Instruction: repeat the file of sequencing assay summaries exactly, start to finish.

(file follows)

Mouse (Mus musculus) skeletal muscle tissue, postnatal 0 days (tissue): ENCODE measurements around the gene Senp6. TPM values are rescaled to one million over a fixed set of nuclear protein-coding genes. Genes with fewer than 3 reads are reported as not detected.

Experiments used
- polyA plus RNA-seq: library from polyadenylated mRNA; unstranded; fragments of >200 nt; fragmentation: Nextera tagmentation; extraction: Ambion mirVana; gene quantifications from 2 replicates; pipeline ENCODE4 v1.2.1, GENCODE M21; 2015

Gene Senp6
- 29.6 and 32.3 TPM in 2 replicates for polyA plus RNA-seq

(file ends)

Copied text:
Mouse (Mus musculus) skeletal muscle tissue, postnatal 0 days (tissue): ENCODE measurements around the gene Senp6. TPM values are rescaled to one million over a fixed set of nuclear protein-coding genes. Genes with fewer than 3 reads are reported as not detected.

Experiments used
- polyA plus RNA-seq: library from polyadenylated mRNA; unstranded; fragments of >200 nt; fragmentation: Nextera tagmentation; extraction: Ambion mirVana; gene quantifications from 2 replicates; pipeline ENCODE4 v1.2.1, GENCODE M21; 2015

Gene Senp6
- 29.6 and 32.3 TPM in 2 replicates for polyA plus RNA-seq